Papers (ca. 1793-2002, undated) of the history of the Grady family, of Duplin County, North Carolina including correspondence, legal papers, financial documents, clippings, and photographs relating to various members of the Grady family; also including biographical information on John Grady, who fought in the American Revolution and who is known as the first North Carolinian to die in the war; Benjamin Franklin Grady who fought in the Civil War for the Confederate States of America, and who served in Congress from 1890-1894; and John K. Grady who fought in World War I.
The Grady family can trace its roots back to Ireland to where the family's surname was O'Grady. A John O'Grady was Arch Deacon of Cashell in 1365 and another John O'Grady in 1405 was Bishop of Elfin – the cathedral founded by St. Patrick in the mid-5th Century. A Standish O'Grady was appointed Attorney General of Ireland in May, 1803 and later served as a Justice and Chief Baron of the Exchequer.
John Grady (1703-1787), his wife Mary, daughter of William and Elizabeth Goodman Whitfield, and his family were the first settlers of Duplin County, N.C. In 1739, he acquired a tract of land at the fork of Burncoat Creek and the North East River. He lived the remainder of his life there and it is where he died and was buried. John and Mary Grady's two sons, John and Alexander, fought in the American Revolution in the Battle of Moore's Creek Bridge on 27 February 1776. John was the only fatality on the American side in the battle.
John Grady's third son, Alexander Grady married Nancy Thomas and they had a son named Henry or "Lord Harry" as he was known in the family. Lord Harry married Elizabeth Outlaw and they too had a son whom they named Alexander Outlaw Grady. Alexander married Anne Sloan, daughter of Gibson and Rachel Bryan Sloan, and they had a son as well named Benjamin Franklin Grady. Benjamin Franklin Grady fought in the Civil War as a private in Company B, 3rd Regiment, North Carolina Infantry, in the Confederate army. He survived the war and later distinguished himself in education and served four years in Congress, from 1890 to 1894. The B. F. Grady School in Duplin County was named for him.
Another Grady family member of note was John K. Grady who served as a corporal in Company B, 119th Infantry Regiment, in the American Expeditionary Force during World War I. He was wounded and he died in 17 October 1918 and his name is on a World War I memorial in Lenoir County, N.C.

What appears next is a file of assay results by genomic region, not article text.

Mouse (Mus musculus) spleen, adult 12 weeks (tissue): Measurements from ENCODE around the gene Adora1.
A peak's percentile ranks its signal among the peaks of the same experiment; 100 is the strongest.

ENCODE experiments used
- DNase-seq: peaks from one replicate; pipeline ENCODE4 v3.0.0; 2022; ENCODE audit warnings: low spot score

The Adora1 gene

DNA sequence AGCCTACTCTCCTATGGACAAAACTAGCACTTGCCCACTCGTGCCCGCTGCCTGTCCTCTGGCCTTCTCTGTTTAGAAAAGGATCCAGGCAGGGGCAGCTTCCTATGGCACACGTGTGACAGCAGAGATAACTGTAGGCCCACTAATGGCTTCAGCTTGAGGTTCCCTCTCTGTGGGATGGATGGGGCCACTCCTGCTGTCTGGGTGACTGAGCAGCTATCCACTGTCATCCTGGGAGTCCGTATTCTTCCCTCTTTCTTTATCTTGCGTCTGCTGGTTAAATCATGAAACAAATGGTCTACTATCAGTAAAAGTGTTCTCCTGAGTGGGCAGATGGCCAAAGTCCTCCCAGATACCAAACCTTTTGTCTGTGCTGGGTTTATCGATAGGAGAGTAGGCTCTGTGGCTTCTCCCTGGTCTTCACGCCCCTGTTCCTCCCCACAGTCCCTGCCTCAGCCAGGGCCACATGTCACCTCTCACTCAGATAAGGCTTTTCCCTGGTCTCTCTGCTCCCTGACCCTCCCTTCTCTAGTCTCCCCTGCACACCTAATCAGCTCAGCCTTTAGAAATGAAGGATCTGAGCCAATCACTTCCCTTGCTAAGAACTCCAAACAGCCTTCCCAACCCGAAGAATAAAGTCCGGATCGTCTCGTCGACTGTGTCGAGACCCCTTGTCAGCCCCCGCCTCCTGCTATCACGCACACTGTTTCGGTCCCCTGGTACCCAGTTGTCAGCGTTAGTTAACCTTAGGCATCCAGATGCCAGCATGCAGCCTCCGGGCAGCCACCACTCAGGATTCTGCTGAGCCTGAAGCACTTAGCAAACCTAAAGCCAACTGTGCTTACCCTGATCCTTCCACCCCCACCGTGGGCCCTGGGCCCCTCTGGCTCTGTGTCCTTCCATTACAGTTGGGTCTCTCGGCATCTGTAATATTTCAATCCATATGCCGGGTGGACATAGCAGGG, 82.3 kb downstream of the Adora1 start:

John Grady (RootsWeb.Ancestry.com)
Duplin County Statistical History
Boyette, Patsy, "John Grady of Duplin County," Old Kinston Gazette, 2 pp.
Sampley, Ted, "Carolina Doughboys First To Smash Hindenburg Line," Old Kinston Gazette
The Grady Family Papers are arranged in original order in 5 series: Series 1: Correspondence; Series 2: Financial Records; Series 3: Legal Records; Series 4: Photographic Prints; and Series 5: Printed Materials.
Series 1: Consists of correspondence (1917, 1921-1922, undated) that revolves around John K. Grady who served as a Corporal in Company B, 119th Infantry in World War I. The letters mostly concern the shipment of his remains and subsequent burial, however, there is a letter written by him to his parents during his time at camp in Greenville, S.C. There is also what appears to be a partial letter written to John K. Grady's parents by a Harry Forbes expressing sympathy on the occasion of his death. One letter among the correspondence is unrelated. This letter (1922) is written to Mr. L. J. Grady from Mr. J. D. Sutton, Secretary for the Southport Fish-Scrap and Oil Company acknowledging receipt of a stock certificate for 10 shares in the company. The letter comes with an attached form letter addressed to the Stockholders of the Southport Fish-Scrap and Oil Company from Mr. Charles Gause, General Manager.